A strong relationship with a commercial partner is widely seen as a crucial ingredient for a successful project. According to Richard Corbridge, chief digital and information officer at Leeds Teaching Hospitals NHS Trust, it’s a dance which can be performed in a multitude of styles.

What do you need from the perfect dance partner? Someone with the same ear for a rhythm as you, someone who doesn’t tower over you, someone with strength and grace in awkward situations, someone who can deal with a changed or missed beat. All descriptions that a healthcare CIO needs to apply to building the perfect relationship with their commercial digital partners.

Does the search for the perfect ‘Strictly’ partner help when picking a digital delivery partner? Let’s take a look.

Argentine tango: Characterised by its hold embrace and complex leg and foot movements. It is an improvisational social dance that is truly a dance of leading and following.

The tango represents a digital delivery partner that follows your every move, no matter how complex the delivery is that you are trying to achieve. In the modern digital environment, this type of partner will need to be able to improvise within a plan and deliver at high speed.

The issue with this kind of relationship is there needs to be a clear leader. That will either have to be you at all times – which can be a significant responsibility – or will be your partner, with the risk they will drive your organisation to their own beat.

Ballroom dancing: A form of partnered dance that has pre-defined steps following strict tempo music.

In this analogy, you have created a very structured partnership with your digital partner. You each know what is needed at every step of the way – you work closely to deliver clearly-defined contractual elements, or a mutually-beneficial delivery plan.

If you are only ever going to need the original plan, then this setup may be perfect. But if there is a need to go off plan, can you quickly react?

Contemporary dance: Not a specific dance form, but a collection of methods and techniques developed from modern and post-modern dance.

This style of partnership requires a strong and trusting relationship to have been developed – after all, you are about to embark on a journey that some will think is a little odd.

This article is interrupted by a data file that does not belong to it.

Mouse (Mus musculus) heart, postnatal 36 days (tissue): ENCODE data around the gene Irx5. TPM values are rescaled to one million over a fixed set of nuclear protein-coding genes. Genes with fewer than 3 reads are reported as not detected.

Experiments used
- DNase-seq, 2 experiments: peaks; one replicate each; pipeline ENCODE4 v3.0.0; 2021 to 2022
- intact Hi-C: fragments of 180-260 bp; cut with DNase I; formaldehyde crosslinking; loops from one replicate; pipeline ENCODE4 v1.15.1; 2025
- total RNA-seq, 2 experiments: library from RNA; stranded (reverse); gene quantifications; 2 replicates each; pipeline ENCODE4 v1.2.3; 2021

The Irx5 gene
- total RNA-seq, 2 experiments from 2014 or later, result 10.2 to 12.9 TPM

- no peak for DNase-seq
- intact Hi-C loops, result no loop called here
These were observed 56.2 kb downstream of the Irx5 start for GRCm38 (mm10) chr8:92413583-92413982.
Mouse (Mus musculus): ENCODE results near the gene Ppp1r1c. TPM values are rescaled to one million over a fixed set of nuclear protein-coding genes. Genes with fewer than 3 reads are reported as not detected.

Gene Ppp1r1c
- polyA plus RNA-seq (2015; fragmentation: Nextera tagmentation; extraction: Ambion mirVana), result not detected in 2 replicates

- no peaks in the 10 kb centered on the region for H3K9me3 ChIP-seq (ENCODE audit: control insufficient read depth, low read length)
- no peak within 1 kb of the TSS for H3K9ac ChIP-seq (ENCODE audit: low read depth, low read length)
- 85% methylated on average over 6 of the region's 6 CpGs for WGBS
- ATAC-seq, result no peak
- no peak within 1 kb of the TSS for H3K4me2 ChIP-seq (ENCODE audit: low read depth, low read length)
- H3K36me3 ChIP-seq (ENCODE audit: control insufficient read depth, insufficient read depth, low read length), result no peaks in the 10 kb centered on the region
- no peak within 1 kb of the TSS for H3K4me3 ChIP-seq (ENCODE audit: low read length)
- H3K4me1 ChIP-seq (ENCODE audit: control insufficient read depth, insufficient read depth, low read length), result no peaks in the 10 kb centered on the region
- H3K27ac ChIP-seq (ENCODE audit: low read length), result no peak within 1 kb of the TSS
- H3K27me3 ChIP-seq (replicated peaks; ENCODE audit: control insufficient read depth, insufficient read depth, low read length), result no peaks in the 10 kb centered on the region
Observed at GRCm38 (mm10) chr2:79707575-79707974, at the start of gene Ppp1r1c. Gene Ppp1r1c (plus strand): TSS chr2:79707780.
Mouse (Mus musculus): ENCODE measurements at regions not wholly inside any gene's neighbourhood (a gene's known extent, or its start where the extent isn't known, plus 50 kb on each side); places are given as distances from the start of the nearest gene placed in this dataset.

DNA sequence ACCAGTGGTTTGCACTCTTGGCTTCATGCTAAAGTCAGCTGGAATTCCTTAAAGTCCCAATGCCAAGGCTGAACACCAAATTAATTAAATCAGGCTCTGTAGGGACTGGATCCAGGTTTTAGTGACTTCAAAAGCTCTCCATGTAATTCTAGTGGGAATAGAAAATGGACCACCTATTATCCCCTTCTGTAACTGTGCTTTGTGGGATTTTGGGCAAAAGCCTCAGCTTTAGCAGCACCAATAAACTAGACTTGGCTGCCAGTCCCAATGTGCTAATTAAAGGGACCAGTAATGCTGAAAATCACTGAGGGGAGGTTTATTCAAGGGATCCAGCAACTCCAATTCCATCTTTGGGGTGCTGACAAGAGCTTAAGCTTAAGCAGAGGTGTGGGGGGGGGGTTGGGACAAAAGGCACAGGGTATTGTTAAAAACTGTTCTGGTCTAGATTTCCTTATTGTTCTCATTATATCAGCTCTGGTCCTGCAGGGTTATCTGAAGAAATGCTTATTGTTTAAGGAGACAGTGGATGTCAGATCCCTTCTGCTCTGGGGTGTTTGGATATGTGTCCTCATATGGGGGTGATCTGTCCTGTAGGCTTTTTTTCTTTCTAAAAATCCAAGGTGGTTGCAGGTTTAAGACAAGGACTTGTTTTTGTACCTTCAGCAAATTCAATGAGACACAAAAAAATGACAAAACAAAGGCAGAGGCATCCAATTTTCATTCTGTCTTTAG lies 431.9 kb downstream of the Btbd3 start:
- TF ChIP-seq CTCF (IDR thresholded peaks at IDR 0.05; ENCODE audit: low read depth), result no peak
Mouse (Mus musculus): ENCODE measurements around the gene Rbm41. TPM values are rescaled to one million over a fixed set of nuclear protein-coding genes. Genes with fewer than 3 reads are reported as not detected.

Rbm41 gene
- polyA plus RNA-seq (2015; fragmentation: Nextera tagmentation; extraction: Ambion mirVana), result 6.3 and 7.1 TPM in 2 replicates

Realistically, few partnerships of sufficient strength have been developed to allow digital partners to work in this way. But a reaction-driven relationship, allowing agile responses to problems, is likely to be well suited to future digital challenges. The time may be now for digital leaders to understand how such a relationship can work.

Jive: A social dance that can be practised to a broad range of popular music, making it highly versatile, which adds to its appeal. Easy to learn but tricky to master.

Jive is perhaps the most appropriate analogy for short-term partnerships with a single delivery focus. These relationships are quick to create and driven by the tempo of the project in question. No lasting commitment needs to be made. But if a longer term partnership ultimately develops, then a strict set of performance metrics needs to be put in place to ensure the pace can be maintained.

Salsa: In 4/4 time in two bar phrases with a pause on the 4th and 8th beats, which gives a quick-quick-slow rhythm. In classes a choreographed sequence is generally taught, but in practice it is an improvised dance.

Salsa can be seen as a sales-driven digital relationship. The initial excitement of the contract being signed and the new relationship created will give those early deliverables a focus. The shared impetus to deliver will be almost jive-like. But without collective improvisation as the relationship matures, the speed of delivery will slow down. It can be a helpful setup for creating quick wins, with improvisation of the relationship in after-sales behaviour ensuring its continuing evolution and success.

Tap dance: A non-partnered dance that is generally choreographed, with one or more dancers.

The Local Health and Care Record Exemplars (LHCRE) are a good example of five tap dances being performed around the country. Each will be trying to create their own tap dance, exercising some choice in the outfits they wear, but the original choreography will be provided by NHS England and the beat and shoes provided by NHS Digital and others. When performed, the music and choreography will have to be the same for the system-of-systems approach to deliver across the country.

We need to be awake to the style of partner we are choosing for the dance, and be comfortable with using different styles for different partnerships. True success will come when we have picked the right partner for each type of dance we need to deliver, and we know how to move seamlessly from style to style.

Grab your partners by the toe, let’s go do the dozy do, or as the legend that is Sir Bruce would say: ‘Keep dancing!’